Siena College

Why It Matters That We Disagree: Character, Situation, and Our Capacity to be Open-Minded

Joshua Alexander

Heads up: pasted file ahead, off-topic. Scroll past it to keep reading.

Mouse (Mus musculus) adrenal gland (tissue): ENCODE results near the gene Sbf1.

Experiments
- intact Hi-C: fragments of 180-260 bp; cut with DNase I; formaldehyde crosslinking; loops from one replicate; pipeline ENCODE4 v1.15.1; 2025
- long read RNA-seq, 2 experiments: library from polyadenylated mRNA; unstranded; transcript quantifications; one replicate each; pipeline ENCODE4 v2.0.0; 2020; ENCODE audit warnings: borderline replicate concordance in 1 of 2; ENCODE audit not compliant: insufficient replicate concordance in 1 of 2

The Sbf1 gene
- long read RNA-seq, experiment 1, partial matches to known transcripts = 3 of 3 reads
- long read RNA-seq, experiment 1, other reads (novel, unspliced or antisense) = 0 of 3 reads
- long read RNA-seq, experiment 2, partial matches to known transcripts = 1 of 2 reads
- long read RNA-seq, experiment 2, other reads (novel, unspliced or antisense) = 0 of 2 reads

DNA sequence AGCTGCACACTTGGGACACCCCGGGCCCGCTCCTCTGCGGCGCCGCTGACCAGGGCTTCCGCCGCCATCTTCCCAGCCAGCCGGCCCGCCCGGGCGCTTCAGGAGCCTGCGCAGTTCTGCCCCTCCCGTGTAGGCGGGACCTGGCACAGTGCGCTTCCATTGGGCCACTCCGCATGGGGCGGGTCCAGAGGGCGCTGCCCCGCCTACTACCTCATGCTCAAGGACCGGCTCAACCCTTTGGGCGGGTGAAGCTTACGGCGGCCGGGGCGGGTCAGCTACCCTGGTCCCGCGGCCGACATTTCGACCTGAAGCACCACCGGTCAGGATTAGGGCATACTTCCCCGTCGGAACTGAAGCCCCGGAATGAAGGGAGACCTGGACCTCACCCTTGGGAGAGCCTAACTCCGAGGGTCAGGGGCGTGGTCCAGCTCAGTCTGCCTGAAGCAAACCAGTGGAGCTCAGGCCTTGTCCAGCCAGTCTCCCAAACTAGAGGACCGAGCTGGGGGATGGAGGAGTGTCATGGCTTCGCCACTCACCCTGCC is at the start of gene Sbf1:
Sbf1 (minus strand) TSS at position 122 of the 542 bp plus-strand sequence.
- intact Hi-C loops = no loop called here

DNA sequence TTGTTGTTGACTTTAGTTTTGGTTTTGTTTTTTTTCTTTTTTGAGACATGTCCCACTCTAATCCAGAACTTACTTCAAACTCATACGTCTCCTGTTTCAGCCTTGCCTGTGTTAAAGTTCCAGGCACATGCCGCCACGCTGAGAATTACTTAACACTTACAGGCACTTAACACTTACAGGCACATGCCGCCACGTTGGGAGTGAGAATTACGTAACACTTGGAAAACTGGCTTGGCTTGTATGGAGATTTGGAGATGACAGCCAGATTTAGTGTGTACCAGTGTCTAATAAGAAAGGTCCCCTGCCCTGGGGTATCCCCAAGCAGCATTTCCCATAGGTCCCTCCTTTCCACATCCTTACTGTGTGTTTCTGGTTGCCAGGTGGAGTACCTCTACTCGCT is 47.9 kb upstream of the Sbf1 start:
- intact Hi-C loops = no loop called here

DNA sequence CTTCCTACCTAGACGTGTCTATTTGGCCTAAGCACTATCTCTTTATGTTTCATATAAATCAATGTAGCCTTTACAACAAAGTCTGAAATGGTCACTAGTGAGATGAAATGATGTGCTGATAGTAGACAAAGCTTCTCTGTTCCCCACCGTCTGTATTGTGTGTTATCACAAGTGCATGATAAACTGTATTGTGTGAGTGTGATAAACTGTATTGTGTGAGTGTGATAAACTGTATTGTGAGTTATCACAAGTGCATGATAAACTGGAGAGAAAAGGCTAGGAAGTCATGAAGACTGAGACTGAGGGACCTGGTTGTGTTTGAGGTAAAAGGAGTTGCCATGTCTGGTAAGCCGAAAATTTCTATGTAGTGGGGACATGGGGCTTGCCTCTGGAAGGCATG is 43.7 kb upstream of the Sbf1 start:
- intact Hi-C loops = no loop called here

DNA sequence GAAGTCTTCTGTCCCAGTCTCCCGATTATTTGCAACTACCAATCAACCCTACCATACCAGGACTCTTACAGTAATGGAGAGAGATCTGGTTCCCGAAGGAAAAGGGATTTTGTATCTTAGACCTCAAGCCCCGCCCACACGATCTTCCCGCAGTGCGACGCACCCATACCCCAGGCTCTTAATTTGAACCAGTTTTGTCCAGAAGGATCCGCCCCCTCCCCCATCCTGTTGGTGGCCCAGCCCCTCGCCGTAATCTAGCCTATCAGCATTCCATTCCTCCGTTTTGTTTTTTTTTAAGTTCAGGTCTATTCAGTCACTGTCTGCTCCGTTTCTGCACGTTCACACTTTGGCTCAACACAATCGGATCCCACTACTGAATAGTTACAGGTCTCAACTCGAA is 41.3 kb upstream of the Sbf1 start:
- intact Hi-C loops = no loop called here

Sometimes we disagree. We hold certain beliefs that are explicitly rejected by others, and do so even when exposed to all of the same kinds of evidence and arguments. This fact about us has become increasingly interesting to epistemologists, who have tended to focus on whether these kinds of situations require us to change the confidence we have in our beliefs and in what ways. Less philosophical attention has been paid to what contributes to disagreement, and what this might tell us about its epistemological significance. This is a shame, especially because recent work in the social and cognitive sciences suggests that disagreement might actually play a role in epistemic progress by fostering open-mindedness and by helping us to overcome several well- known cognitive biases. The proposed research project is designed to explore more carefully the relationship between intellectual disagreement and our capacity to be open-minded, focusing on the role that specific cognitive dispositions, as well as specific contextual and situational factors, play in our capacity to be open-minded in the face of cognitive diversity. By coming to better understand what factors influence our capacity to be open-minded in the face of cognitive diversity, we can better understand the epistemological significance of intellectual disagreement, including not only what we should do when we disagree, but what disagreement can do for us.